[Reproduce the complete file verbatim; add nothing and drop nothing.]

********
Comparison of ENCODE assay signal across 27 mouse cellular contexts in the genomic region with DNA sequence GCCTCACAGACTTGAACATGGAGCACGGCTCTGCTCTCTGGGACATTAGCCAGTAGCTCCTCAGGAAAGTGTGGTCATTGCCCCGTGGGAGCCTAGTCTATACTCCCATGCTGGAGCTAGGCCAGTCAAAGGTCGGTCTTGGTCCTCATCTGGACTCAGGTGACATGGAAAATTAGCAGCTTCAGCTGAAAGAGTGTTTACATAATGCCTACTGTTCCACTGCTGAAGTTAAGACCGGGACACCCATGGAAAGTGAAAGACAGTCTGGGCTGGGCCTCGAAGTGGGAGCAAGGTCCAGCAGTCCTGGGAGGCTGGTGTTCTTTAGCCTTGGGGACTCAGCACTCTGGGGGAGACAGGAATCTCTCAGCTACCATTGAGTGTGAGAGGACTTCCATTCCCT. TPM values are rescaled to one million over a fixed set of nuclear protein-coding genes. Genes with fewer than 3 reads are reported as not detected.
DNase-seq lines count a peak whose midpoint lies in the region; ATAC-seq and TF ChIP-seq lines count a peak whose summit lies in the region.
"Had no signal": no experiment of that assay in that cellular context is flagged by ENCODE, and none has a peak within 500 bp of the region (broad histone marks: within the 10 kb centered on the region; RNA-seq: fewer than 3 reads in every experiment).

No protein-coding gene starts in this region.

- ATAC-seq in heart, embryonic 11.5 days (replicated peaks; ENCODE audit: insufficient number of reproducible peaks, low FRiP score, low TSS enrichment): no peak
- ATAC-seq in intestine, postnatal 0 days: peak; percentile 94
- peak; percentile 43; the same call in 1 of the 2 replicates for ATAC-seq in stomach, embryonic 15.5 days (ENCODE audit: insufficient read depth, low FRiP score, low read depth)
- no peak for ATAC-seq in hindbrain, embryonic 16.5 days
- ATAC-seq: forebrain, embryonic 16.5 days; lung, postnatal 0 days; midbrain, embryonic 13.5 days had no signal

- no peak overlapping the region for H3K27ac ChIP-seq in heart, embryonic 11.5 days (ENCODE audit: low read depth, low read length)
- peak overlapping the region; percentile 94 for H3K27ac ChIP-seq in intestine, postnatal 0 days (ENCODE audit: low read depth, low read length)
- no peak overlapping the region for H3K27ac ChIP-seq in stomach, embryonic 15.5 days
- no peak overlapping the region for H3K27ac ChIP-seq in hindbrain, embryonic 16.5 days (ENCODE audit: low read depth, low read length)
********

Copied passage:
Comparison of ENCODE assay signal across 27 mouse cellular contexts in the genomic region with DNA sequence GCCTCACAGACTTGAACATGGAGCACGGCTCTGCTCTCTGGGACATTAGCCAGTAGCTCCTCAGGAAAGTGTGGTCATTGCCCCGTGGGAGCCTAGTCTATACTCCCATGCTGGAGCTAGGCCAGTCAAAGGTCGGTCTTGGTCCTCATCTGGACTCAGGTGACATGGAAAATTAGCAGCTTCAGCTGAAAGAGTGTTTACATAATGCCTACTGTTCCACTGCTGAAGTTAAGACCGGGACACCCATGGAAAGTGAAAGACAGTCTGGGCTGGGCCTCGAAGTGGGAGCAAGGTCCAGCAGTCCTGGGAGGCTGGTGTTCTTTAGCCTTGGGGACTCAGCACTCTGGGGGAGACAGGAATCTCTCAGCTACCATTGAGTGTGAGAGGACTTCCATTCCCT. TPM values are rescaled to one million over a fixed set of nuclear protein-coding genes. Genes with fewer than 3 reads are reported as not detected.
DNase-seq lines count a peak whose midpoint lies in the region; ATAC-seq and TF ChIP-seq lines count a peak whose summit lies in the region.
"Had no signal": no experiment of that assay in that cellular context is flagged by ENCODE, and none has a peak within 500 bp of the region (broad histone marks: within the 10 kb centered on the region; RNA-seq: fewer than 3 reads in every experiment).

No protein-coding gene starts in this region.

- ATAC-seq in heart, embryonic 11.5 days (replicated peaks; ENCODE audit: insufficient number of reproducible peaks, low FRiP score, low TSS enrichment): no peak
- ATAC-seq in intestine, postnatal 0 days: peak; percentile 94
- peak; percentile 43; the same call in 1 of the 2 replicates for ATAC-seq in stomach, embryonic 15.5 days (ENCODE audit: insufficient read depth, low FRiP score, low read depth)
- no peak for ATAC-seq in hindbrain, embryonic 16.5 days
- ATAC-seq: forebrain, embryonic 16.5 days; lung, postnatal 0 days; midbrain, embryonic 13.5 days had no signal

- no peak overlapping the region for H3K27ac ChIP-seq in heart, embryonic 11.5 days (ENCODE audit: low read depth, low read length)
- peak overlapping the region; percentile 94 for H3K27ac ChIP-seq in intestine, postnatal 0 days (ENCODE audit: low read depth, low read length)
- no peak overlapping the region for H3K27ac ChIP-seq in stomach, embryonic 15.5 days
- no peak overlapping the region for H3K27ac ChIP-seq in hindbrain, embryonic 16.5 days (ENCODE audit: low read depth, low read length)